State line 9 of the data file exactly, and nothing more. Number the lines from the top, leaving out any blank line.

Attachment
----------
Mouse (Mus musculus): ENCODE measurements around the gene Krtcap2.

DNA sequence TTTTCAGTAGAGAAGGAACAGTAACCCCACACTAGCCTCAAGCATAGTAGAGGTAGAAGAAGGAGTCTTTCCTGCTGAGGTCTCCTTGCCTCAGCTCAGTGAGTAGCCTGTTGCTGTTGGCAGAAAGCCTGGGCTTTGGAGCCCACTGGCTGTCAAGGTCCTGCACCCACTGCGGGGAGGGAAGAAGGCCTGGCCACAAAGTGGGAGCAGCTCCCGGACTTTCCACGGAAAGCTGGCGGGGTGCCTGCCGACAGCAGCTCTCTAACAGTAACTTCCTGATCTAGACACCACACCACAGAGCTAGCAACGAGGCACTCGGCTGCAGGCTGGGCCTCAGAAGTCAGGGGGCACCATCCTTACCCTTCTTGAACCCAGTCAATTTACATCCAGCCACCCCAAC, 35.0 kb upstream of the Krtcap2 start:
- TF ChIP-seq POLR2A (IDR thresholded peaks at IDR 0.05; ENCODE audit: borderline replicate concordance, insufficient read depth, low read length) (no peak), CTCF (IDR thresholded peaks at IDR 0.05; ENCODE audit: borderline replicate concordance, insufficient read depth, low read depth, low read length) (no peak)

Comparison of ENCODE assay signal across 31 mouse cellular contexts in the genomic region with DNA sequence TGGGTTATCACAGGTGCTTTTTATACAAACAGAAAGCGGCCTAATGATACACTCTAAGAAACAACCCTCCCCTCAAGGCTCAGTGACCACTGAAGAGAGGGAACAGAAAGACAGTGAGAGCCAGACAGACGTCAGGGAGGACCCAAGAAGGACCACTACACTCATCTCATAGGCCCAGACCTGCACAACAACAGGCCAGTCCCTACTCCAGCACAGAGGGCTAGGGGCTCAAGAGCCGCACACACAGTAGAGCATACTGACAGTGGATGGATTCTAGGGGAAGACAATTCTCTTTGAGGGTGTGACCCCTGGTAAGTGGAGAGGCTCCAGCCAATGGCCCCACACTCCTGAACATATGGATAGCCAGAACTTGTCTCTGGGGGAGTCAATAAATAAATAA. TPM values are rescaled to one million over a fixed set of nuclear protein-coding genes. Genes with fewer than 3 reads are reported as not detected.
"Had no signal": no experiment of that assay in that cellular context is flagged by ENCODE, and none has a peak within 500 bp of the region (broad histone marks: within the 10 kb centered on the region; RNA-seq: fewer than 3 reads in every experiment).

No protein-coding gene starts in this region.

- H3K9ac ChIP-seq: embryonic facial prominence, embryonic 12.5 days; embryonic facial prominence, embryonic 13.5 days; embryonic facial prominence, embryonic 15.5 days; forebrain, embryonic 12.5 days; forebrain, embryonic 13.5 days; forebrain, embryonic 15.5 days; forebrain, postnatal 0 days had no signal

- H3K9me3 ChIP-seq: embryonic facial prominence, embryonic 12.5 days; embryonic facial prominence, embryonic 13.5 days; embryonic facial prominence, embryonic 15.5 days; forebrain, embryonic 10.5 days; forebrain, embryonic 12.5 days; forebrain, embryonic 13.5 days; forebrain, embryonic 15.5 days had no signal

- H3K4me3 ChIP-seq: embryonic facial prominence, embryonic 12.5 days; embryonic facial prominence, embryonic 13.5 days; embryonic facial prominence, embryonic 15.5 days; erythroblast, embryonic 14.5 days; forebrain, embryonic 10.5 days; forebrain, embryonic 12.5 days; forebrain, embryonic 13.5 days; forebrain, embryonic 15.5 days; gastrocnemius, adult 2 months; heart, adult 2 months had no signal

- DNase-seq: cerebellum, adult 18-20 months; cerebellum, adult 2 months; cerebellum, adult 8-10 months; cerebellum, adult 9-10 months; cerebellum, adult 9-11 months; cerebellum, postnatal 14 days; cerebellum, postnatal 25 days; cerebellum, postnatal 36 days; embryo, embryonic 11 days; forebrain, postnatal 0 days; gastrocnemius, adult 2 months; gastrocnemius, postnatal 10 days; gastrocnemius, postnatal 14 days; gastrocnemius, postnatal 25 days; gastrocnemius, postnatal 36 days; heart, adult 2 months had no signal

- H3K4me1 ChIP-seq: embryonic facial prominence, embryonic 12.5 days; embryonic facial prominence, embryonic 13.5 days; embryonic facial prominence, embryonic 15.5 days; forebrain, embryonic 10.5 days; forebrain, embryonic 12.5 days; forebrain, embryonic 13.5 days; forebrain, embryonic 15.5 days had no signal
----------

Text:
- H3K4me3 ChIP-seq: embryonic facial prominence, embryonic 12.5 days; embryonic facial prominence, embryonic 13.5 days; embryonic facial prominence, embryonic 15.5 days; erythroblast, embryonic 14.5 days; forebrain, embryonic 10.5 days; forebrain, embryonic 12.5 days; forebrain, embryonic 13.5 days; forebrain, embryonic 15.5 days; gastrocnemius, adult 2 months; heart, adult 2 months had no signal